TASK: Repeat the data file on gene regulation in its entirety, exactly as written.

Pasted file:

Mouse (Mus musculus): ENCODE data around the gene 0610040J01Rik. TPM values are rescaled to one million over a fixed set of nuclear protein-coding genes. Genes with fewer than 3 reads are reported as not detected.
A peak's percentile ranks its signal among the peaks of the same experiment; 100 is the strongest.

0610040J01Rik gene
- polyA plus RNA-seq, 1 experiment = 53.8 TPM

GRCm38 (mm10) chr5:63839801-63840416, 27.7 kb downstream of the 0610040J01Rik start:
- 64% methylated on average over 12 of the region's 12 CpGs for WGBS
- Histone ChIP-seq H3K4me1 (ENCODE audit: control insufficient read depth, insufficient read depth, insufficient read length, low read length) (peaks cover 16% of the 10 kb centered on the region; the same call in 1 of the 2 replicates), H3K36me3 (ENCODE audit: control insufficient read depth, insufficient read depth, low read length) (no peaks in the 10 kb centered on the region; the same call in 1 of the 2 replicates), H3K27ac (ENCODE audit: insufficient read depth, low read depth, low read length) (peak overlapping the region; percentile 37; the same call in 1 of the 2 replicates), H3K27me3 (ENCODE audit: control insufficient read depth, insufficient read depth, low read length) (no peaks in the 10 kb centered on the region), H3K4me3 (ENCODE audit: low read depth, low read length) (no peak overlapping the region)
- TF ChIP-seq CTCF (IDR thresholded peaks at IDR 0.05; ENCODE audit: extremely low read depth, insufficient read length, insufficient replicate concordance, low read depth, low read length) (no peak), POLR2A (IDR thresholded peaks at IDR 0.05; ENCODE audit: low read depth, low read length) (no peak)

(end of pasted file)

Mouse (Mus musculus): ENCODE data around the gene 0610040J01Rik. TPM values are rescaled to one million over a fixed set of nuclear protein-coding genes. Genes with fewer than 3 reads are reported as not detected.
A peak's percentile ranks its signal among the peaks of the same experiment; 100 is the strongest.

0610040J01Rik gene
- polyA plus RNA-seq, 1 experiment = 53.8 TPM

GRCm38 (mm10) chr5:63839801-63840416, 27.7 kb downstream of the 0610040J01Rik start:
- 64% methylated on average over 12 of the region's 12 CpGs for WGBS
- Histone ChIP-seq H3K4me1 (ENCODE audit: control insufficient read depth, insufficient read depth, insufficient read length, low read length) (peaks cover 16% of the 10 kb centered on the region; the same call in 1 of the 2 replicates), H3K36me3 (ENCODE audit: control insufficient read depth, insufficient read depth, low read length) (no peaks in the 10 kb centered on the region; the same call in 1 of the 2 replicates), H3K27ac (ENCODE audit: insufficient read depth, low read depth, low read length) (peak overlapping the region; percentile 37; the same call in 1 of the 2 replicates), H3K27me3 (ENCODE audit: control insufficient read depth, insufficient read depth, low read length) (no peaks in the 10 kb centered on the region), H3K4me3 (ENCODE audit: low read depth, low read length) (no peak overlapping the region)
- TF ChIP-seq CTCF (IDR thresholded peaks at IDR 0.05; ENCODE audit: extremely low read depth, insufficient read length, insufficient replicate concordance, low read depth, low read length) (no peak), POLR2A (IDR thresholded peaks at IDR 0.05; ENCODE audit: low read depth, low read length) (no peak)